Burak Taşdizen
Orient-Institut Istanbul
Susam Sokak 16, D. 8
TR—34433 Cihangir – Istanbul
phone +90—212—2936067 ext. 128
e-mail tasdizen@oiist.org


Fiction,  2019—Ongoing

Ecomasculinist Pregnancy tackles the larger issue of masculine destruction of the Earth and biospecies through depicting the development of a caring, self-reflexive masculinity that is confronting his violent past full of ecosystem crimes.

We find ourselves in a world slowly recovering from climate catastrophe, and with humanity in need of redefinition and redemption. Sea level and temperatures have risen unsustainably and ocean biodiversity is depleted. Humankind can no longer simply adapt—it needs to fundamentally change its connection to, and place within nature.

Various voluntary co-operative schemes exploring new relationships with the Earth have been founded across the depleted planet, amongst them the Campaign for Sustainable Masculinities. Through voluntary surrogate mothering of an infant, the baby sea-lion Mononoke, the ex-hunter/fisherman Yiluak goes through a conscious intervention on his body leading to further physical and mental transformation, development of a bond with a person of another species, and a new ethical consciousness, care ethics, that subverts old West’s individualistic rhetoric and ecological transformation of the societies on Earth. Humankind has harnessed its centuries-old technical and scientific knowledge not to exploit nature, but to enable it to survive, paying back the debt and realigning humankind’s new ethical positionality within it. Here, the sea-lion, recently extinct, has been regenerated using careful genetic manipulation, allowing it to survive in the new conditions of the oceans and enabling a lack of rejection between the two species even on a biological level. Rather than use science to differentiate, humankind has learnt to use it to embrace, tolerising the human reproductive system and the sea-lion oocyte to enable successful interspecies gestation and birth. Both, then, are a form of cyborg, and these changes have brought these species closer together, forming coalitions.

Yiluak first undergoes hormonal transformation with oestrogens, progestogens, allowing his gonadotrophic rhythms to echo those of previous mothers. When his body is ready, he is implanted with a womb grown from his own stem cells-yet these are cells which Yiluak has voluntarily provided, and in which the single transcription factor SRY, which made him develop his male gonads and soma, has been inactivated. He becomes pregnant with the implantation of the cyborg egg in his cyborg womb, and enables the growth of the foetus with traditionally female hormones; he lactates, injecting himself with prolactin and oxytocin, and forms the maternal bond.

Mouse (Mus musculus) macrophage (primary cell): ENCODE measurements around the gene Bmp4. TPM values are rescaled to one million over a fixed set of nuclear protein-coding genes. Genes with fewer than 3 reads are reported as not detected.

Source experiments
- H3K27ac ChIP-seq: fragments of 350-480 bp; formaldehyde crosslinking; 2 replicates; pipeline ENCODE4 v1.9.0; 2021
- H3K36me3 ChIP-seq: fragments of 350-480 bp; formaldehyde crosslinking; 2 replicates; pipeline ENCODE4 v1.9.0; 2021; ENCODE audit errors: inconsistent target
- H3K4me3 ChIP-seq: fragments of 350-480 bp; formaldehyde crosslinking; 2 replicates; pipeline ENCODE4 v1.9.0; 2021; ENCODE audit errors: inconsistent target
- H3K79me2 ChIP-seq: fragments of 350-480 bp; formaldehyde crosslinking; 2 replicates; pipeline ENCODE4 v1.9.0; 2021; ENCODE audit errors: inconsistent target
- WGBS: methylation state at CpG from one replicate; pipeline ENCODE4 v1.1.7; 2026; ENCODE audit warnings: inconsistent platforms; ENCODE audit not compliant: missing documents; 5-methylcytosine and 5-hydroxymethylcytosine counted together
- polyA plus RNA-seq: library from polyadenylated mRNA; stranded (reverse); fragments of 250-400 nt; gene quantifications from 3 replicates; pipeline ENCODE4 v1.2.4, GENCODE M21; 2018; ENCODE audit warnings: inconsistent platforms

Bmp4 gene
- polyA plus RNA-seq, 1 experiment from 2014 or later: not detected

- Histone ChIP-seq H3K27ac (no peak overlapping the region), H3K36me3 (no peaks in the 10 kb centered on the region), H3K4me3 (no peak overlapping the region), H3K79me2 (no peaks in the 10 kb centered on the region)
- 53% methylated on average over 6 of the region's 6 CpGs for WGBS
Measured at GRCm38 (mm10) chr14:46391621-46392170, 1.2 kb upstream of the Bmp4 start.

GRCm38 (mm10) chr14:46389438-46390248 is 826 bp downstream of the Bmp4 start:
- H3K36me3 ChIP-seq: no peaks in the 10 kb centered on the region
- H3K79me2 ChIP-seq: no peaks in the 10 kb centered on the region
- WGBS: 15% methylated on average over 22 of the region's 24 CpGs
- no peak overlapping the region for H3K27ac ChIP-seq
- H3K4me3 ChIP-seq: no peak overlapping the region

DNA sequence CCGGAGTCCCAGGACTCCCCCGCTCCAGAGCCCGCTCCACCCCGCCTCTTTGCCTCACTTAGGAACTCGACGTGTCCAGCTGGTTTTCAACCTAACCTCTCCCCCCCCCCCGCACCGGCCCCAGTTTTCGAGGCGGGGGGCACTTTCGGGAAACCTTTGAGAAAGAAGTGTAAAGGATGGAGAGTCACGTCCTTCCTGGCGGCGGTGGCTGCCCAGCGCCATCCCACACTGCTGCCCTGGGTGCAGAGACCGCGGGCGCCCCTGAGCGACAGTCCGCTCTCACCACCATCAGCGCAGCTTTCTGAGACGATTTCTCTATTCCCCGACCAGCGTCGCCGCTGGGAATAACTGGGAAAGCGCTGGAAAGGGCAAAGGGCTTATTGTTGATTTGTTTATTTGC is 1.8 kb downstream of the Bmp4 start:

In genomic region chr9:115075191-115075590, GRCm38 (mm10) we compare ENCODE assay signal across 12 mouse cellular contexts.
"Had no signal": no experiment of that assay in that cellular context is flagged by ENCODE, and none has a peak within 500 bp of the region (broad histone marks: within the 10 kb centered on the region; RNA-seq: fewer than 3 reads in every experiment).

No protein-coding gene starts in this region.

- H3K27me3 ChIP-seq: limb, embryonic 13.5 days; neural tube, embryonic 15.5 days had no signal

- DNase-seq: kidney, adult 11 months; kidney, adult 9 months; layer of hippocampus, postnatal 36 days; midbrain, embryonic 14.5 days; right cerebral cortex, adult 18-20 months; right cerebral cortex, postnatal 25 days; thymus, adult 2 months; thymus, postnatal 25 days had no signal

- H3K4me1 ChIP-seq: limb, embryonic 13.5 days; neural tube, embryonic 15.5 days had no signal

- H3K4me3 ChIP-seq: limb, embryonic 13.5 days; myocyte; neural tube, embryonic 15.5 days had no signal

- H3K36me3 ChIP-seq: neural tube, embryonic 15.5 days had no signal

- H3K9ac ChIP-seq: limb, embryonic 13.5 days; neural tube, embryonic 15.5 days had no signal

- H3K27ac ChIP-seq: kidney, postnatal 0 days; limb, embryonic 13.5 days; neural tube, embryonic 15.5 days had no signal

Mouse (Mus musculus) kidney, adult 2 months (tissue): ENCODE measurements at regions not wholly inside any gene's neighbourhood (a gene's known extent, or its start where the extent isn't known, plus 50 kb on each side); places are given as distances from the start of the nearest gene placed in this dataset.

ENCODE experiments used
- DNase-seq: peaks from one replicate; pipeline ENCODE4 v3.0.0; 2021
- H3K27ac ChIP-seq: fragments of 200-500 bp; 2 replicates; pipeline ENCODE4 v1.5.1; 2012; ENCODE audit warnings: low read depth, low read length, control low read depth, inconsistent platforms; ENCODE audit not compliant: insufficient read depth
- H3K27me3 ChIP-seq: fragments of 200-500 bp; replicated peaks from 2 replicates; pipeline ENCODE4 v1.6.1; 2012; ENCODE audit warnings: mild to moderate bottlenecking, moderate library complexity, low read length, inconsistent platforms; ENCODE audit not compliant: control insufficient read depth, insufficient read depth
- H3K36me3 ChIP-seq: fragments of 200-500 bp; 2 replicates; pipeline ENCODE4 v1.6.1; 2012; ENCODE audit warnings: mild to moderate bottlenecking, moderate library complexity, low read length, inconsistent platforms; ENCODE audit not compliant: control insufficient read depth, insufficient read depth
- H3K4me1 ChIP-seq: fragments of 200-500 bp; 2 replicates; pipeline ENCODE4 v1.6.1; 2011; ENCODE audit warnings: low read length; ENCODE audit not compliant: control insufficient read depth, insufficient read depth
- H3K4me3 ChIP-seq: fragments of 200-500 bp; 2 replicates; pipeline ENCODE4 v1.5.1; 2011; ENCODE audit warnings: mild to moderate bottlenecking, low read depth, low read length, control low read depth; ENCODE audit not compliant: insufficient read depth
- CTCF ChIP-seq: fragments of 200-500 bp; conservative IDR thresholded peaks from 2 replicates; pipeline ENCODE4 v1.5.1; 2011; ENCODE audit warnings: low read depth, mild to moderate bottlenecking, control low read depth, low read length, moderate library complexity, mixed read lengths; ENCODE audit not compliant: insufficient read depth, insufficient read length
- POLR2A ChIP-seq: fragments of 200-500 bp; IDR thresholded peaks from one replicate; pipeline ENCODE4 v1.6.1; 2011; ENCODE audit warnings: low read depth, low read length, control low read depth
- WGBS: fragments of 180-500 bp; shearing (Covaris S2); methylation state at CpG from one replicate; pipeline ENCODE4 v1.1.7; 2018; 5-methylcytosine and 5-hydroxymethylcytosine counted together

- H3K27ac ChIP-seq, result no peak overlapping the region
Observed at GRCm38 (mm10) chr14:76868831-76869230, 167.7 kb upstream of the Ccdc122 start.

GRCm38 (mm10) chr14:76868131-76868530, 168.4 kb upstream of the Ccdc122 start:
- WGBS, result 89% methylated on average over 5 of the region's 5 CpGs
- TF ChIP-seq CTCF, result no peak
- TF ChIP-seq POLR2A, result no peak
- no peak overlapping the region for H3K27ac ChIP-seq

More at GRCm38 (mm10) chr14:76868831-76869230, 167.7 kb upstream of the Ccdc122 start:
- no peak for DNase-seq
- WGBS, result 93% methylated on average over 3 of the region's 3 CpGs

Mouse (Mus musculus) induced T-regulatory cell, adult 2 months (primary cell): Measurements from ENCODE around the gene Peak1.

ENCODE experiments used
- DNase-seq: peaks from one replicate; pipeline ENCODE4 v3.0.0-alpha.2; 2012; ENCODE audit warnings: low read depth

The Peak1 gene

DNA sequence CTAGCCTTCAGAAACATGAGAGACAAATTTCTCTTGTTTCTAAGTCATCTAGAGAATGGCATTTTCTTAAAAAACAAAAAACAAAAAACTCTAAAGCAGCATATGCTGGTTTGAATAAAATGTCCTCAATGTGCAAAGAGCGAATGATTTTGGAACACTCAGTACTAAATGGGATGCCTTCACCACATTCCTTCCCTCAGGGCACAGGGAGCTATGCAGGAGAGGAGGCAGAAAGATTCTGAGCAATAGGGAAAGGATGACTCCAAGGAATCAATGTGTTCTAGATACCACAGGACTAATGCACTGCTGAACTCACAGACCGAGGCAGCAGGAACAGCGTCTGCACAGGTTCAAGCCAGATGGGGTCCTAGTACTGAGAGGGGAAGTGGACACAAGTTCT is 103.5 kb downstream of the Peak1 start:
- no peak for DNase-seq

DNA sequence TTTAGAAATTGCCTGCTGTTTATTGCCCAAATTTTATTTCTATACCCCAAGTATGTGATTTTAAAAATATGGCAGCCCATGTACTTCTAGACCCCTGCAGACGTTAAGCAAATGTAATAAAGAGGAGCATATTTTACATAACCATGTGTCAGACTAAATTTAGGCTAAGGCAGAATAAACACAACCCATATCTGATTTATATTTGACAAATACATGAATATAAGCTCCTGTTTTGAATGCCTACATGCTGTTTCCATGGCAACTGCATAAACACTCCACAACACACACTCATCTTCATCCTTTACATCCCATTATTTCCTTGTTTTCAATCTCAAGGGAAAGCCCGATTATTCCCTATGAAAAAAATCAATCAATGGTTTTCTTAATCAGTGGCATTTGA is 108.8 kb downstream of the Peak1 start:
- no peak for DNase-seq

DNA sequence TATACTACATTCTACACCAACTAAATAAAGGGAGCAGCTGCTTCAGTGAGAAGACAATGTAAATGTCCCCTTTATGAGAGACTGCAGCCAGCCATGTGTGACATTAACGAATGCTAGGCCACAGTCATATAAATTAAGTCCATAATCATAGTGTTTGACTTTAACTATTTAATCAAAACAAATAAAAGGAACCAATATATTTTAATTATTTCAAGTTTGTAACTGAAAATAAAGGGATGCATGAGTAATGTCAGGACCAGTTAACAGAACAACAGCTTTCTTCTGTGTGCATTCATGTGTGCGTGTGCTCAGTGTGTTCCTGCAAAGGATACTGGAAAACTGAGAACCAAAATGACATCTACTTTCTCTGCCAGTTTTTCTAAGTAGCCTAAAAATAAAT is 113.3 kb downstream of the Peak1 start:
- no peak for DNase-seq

Yiluak gives birth to their child and cares for the newborn, including producing milk for its sustenance, then freely releases it into the ocean. After its release into the wild, Mononoke contributes to the ecosystem and the healing of the vulnerable Earth through her very existence: Like a cyborg ocean police, Mononoke reports back to scientists on ocean patterns and on any potential mistreatment of ocean life in a sustainable way, whilst breaking down dangerous metabolites in a way necessary for ecosystem survival. Mononoke lives, dies and then biodegrades, a true collaborating with humans in a hope to make the oceans a more liveable place for each and every species that exist on the planet Earth in the era of post climate change. Mononoke does not further procreate, fostering a system of co-dependence between human and sea-lion—without one, the other can no longer survive. Life is precarious, but it is this very precariousness that helps foster the new ethical conscious that is caring and reflexive.

Ecomasculinist Pregnancy aims to open up debate on alternative mothering practices, how this might challenge conventional gender stereotypes and prevalent human exceptionalism, and whether we can hope for masculinities that are not destructive but caring, empathetic and just. Discussing cyborg existence beyond human exceptionalism, it imagines a future where cyborg humans and cyborg animals will work co-dependently for the benefit of the Earth, and thus of themselves.

Informed by the works of Donna Haraway, Paul B. Preciado, Dunne & Raby, Ai Hasegawa, Richard Twine, Paul M. Pulé, ANOHNI, Ecomasculinist Pregnancy follows the design fiction methodology, illustrating a near future scenario to deliver a critique on masculine destruction of biospecies and the Earth and helps us imagine a feminine, environmentally just, sustainable future making.

Ecomasculinist Pregnancy was co-authored with Charles John McKinnon Bell of Cambridge University Girton College, and was exhibited as part of the group exhibition ‘Cyborg Encounters’.